Note too that choosing music from the regular Sunday liturgical repertoire, in addition to offering music that links the First Communion celebration to the Sunday liturgical practice of the community, renders unnecessary that most dreaded and love-of-music-killing phenomenon of many First Communion processes: the dreaded “Song Practice” where the children “learn their songs” for First Communion, and where the songs are often treated as another assignment or classroom-based lesson before they may come to the table. In a perfect world, Sunday Eucharist should be all the “song practice” they need. They, and we, are the same community–why would we choose music that obscures that beautiful reality?
One significant change that more and more parishes have begun to explore is to offer the option—or the norm—of having their children receive communion at the regular Sunday liturgies during the Easter season. In these communities, children might be scheduled for a specific day and time, maybe 6-10 per liturgy, and their reception at the table takes place literally within the Sunday community. Depending on how many children a parish is initiating, entire Easter season can become a time of welcome and celebration. This model bypasses many of the challenges presented by the separate First Communion liturgy on a Saturday, and it is a beautiful thing: this smaller group of children, with their parents and families all present (in this contexts we are not faced with “you can only bring as many family members as will fit in the pew” or ticket distributions to make sure everyone fits), can enter with the liturgical procession in the beginning of liturgy, and then can be be called up around the altar for the Eucharistic Prayer. They are welcomed to the table individually and by name, rather than as a whole “classroom” group. The logistics of planning and organizing, coordinating with catechists and clergy and music and liturgy departments, can be complicated especially early on, but once it settles into the rhythm of the community, it’s a truly lovely thing. (And, by the way, it also needs add no more than a minute or two to the total length of the liturgy.)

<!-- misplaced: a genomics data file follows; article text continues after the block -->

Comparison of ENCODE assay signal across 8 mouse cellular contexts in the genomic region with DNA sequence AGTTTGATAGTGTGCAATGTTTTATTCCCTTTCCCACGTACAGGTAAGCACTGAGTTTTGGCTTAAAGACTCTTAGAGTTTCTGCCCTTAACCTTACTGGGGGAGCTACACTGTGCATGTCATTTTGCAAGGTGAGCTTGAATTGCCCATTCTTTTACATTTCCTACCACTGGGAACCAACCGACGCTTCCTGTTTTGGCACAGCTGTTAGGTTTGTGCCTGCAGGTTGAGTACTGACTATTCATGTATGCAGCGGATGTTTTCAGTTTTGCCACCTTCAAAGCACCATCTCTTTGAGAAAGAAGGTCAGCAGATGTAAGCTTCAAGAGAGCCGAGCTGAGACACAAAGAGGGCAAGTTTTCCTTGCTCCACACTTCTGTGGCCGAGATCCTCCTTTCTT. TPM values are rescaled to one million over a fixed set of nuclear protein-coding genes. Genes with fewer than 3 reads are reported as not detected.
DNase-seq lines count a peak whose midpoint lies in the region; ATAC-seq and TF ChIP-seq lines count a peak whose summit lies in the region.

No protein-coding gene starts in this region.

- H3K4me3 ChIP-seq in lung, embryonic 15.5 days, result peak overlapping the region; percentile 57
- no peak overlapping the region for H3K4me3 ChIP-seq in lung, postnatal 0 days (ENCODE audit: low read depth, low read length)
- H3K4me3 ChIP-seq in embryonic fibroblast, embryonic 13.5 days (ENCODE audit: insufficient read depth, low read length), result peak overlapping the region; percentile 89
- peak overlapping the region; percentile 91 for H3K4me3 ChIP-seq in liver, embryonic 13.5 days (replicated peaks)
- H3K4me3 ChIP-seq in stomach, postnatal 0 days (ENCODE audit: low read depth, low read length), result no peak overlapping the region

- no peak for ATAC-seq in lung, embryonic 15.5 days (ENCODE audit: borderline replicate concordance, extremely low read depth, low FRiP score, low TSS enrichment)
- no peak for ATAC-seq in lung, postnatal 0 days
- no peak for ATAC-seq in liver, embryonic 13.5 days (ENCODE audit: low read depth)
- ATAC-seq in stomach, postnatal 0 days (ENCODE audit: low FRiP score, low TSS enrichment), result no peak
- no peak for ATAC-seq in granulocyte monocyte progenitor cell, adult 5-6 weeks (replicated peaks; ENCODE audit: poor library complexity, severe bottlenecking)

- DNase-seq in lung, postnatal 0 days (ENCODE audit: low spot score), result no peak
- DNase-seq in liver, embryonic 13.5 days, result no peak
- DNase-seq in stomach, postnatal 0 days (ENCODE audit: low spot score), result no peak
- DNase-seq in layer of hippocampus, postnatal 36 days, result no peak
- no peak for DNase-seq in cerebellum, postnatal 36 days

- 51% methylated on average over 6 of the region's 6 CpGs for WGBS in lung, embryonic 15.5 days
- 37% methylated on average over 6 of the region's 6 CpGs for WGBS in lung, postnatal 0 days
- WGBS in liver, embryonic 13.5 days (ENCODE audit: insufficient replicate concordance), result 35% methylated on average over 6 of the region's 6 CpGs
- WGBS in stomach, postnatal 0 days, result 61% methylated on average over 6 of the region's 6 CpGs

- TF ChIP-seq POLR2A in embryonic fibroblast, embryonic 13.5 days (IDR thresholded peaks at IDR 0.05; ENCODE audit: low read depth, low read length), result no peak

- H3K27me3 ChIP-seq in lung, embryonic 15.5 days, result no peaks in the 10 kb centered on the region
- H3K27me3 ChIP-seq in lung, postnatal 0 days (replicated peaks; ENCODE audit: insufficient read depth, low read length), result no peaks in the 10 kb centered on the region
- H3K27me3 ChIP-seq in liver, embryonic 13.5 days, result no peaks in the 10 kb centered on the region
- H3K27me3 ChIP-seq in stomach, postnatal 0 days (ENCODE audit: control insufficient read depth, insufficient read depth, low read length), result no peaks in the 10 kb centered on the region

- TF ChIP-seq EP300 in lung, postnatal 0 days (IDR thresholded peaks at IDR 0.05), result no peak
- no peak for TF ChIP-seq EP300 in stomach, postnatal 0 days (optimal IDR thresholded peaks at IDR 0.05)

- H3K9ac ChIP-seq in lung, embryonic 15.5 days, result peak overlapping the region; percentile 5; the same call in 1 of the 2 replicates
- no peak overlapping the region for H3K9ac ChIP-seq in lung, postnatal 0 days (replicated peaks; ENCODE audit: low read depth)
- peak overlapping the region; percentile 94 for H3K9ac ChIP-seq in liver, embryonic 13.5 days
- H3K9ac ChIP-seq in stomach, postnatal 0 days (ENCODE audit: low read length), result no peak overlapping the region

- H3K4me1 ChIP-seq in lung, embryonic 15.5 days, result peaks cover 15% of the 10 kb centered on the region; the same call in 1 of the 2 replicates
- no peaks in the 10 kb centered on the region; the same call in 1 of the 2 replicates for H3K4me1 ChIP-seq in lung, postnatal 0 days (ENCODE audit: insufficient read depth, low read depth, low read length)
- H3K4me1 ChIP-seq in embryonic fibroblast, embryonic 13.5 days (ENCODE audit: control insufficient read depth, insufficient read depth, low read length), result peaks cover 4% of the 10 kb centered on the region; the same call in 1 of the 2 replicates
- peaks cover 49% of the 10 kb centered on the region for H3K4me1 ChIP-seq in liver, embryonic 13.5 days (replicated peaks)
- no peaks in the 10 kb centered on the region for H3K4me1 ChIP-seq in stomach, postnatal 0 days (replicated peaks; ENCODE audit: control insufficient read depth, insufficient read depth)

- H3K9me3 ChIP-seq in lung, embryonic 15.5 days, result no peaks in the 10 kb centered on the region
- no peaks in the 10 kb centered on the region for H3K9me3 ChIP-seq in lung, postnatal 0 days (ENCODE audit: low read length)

I have had the pleasure of witnessing and praying in this kind of within-Sunday-liturgy celebration several times. However, when I have tried bringing the idea back to the parishes I have served, it was generally met with horror and absolute resistance. A Sunday celebration, without all the children together, without the formal processional at the beginning and highly choreographed Communion procession–not to mention without the children’s group song at the end (a rant for another post)– represents a deep and countercultural departure from the way most of us (at least where I live) “have always done it.” The cultural history runs deep, and on some level we all instinctively know that to change the way we ritualize our most important life moments is to change who we are as a people. And that change cannot come until we are ready for it.
The opening procession is just one liturgical moment—but it is the first such moment in the gathering, and every moment is an opportunity. Every hymn or song we choose, every choice we make about sound or silence or movement, is going to speak volumes.
It is up to us to be awake and alert to what it is going to say.
I would love to hear about your creative approaches to First Eucharist in your parishes! Regardless of where you started and what traditions are firmly entrenched in your parish practice, how have you, through music, helped shift the needle toward a deeper connection with the ongoing life of the Christian community?
*An increasing number of dioceses in the United States are shifting to the restored order of the Sacraments, bestowing the Sacrament of Confirmation prior to First Eucharist; this would of course shift the dynamic of how these liturgies are celebrated and merits a post all of its own.
**In fact, this very concept is what I express to the families and guests when I teach the opening song before the children come in: “The children are excited, but they are also a little nervous; as we welcome them to the table with us for the first time, let’s surround them with our voices, so that as they walk into church and down the aisle, they can feel and hear our love and welcome surrounding them, and we can help transform that nervousness into happy anticipation.” People who normally would not want to sing will sing when they are singing for their kids.